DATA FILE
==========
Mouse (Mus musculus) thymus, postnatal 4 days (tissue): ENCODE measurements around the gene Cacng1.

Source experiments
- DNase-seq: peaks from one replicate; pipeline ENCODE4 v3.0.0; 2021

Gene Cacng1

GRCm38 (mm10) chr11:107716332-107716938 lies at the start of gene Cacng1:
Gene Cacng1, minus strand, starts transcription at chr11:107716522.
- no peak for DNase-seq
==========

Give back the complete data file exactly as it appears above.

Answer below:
Mouse (Mus musculus) thymus, postnatal 4 days (tissue): ENCODE measurements around the gene Cacng1.

Source experiments
- DNase-seq: peaks from one replicate; pipeline ENCODE4 v3.0.0; 2021

Gene Cacng1

GRCm38 (mm10) chr11:107716332-107716938 lies at the start of gene Cacng1:
Gene Cacng1, minus strand, starts transcription at chr11:107716522.
- no peak for DNase-seq